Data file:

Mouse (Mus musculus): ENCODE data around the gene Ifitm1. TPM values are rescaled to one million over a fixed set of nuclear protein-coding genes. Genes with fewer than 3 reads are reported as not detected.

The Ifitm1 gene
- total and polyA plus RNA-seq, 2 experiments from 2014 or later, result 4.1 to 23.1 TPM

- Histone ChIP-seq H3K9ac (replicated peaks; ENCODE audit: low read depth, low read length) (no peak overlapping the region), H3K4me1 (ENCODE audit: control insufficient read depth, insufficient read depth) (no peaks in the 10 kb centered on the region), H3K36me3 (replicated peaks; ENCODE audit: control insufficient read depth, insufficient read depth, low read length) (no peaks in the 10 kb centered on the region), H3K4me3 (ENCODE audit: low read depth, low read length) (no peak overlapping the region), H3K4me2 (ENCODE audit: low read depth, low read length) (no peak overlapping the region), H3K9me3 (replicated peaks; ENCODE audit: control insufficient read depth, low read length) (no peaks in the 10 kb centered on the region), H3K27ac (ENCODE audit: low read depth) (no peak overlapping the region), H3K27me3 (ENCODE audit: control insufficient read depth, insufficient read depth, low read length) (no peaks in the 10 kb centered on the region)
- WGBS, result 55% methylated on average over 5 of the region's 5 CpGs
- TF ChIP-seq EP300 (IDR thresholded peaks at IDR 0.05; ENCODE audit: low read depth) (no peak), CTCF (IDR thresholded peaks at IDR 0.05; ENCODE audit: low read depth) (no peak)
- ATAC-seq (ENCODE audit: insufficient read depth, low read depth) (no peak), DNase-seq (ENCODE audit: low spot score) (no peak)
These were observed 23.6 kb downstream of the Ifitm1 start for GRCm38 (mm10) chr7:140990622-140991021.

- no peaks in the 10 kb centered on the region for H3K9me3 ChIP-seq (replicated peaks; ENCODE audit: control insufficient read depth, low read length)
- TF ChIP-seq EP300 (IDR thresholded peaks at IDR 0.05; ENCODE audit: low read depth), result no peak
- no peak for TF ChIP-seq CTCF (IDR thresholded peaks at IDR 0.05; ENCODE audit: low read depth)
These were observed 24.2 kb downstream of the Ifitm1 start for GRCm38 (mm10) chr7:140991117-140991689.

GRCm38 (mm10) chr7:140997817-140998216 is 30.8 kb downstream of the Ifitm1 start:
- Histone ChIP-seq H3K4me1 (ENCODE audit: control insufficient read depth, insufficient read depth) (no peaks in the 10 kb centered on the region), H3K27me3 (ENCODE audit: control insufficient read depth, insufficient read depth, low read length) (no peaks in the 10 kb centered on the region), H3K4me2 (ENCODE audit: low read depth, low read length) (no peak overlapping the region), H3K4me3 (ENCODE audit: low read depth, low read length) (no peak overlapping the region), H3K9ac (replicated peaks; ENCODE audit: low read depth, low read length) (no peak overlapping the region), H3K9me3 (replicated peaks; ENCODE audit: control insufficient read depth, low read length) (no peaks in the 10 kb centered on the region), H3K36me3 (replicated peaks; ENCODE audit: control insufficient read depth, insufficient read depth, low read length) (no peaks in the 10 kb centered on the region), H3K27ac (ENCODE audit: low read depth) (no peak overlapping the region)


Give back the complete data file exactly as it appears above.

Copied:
Mouse (Mus musculus): ENCODE data around the gene Ifitm1. TPM values are rescaled to one million over a fixed set of nuclear protein-coding genes. Genes with fewer than 3 reads are reported as not detected.

The Ifitm1 gene
- total and polyA plus RNA-seq, 2 experiments from 2014 or later, result 4.1 to 23.1 TPM

- Histone ChIP-seq H3K9ac (replicated peaks; ENCODE audit: low read depth, low read length) (no peak overlapping the region), H3K4me1 (ENCODE audit: control insufficient read depth, insufficient read depth) (no peaks in the 10 kb centered on the region), H3K36me3 (replicated peaks; ENCODE audit: control insufficient read depth, insufficient read depth, low read length) (no peaks in the 10 kb centered on the region), H3K4me3 (ENCODE audit: low read depth, low read length) (no peak overlapping the region), H3K4me2 (ENCODE audit: low read depth, low read length) (no peak overlapping the region), H3K9me3 (replicated peaks; ENCODE audit: control insufficient read depth, low read length) (no peaks in the 10 kb centered on the region), H3K27ac (ENCODE audit: low read depth) (no peak overlapping the region), H3K27me3 (ENCODE audit: control insufficient read depth, insufficient read depth, low read length) (no peaks in the 10 kb centered on the region)
- WGBS, result 55% methylated on average over 5 of the region's 5 CpGs
- TF ChIP-seq EP300 (IDR thresholded peaks at IDR 0.05; ENCODE audit: low read depth) (no peak), CTCF (IDR thresholded peaks at IDR 0.05; ENCODE audit: low read depth) (no peak)
- ATAC-seq (ENCODE audit: insufficient read depth, low read depth) (no peak), DNase-seq (ENCODE audit: low spot score) (no peak)
These were observed 23.6 kb downstream of the Ifitm1 start for GRCm38 (mm10) chr7:140990622-140991021.

- no peaks in the 10 kb centered on the region for H3K9me3 ChIP-seq (replicated peaks; ENCODE audit: control insufficient read depth, low read length)
- TF ChIP-seq EP300 (IDR thresholded peaks at IDR 0.05; ENCODE audit: low read depth), result no peak
- no peak for TF ChIP-seq CTCF (IDR thresholded peaks at IDR 0.05; ENCODE audit: low read depth)
These were observed 24.2 kb downstream of the Ifitm1 start for GRCm38 (mm10) chr7:140991117-140991689.

GRCm38 (mm10) chr7:140997817-140998216 is 30.8 kb downstream of the Ifitm1 start:
- Histone ChIP-seq H3K4me1 (ENCODE audit: control insufficient read depth, insufficient read depth) (no peaks in the 10 kb centered on the region), H3K27me3 (ENCODE audit: control insufficient read depth, insufficient read depth, low read length) (no peaks in the 10 kb centered on the region), H3K4me2 (ENCODE audit: low read depth, low read length) (no peak overlapping the region), H3K4me3 (ENCODE audit: low read depth, low read length) (no peak overlapping the region), H3K9ac (replicated peaks; ENCODE audit: low read depth, low read length) (no peak overlapping the region), H3K9me3 (replicated peaks; ENCODE audit: control insufficient read depth, low read length) (no peaks in the 10 kb centered on the region), H3K36me3 (replicated peaks; ENCODE audit: control insufficient read depth, insufficient read depth, low read length) (no peaks in the 10 kb centered on the region), H3K27ac (ENCODE audit: low read depth) (no peak overlapping the region)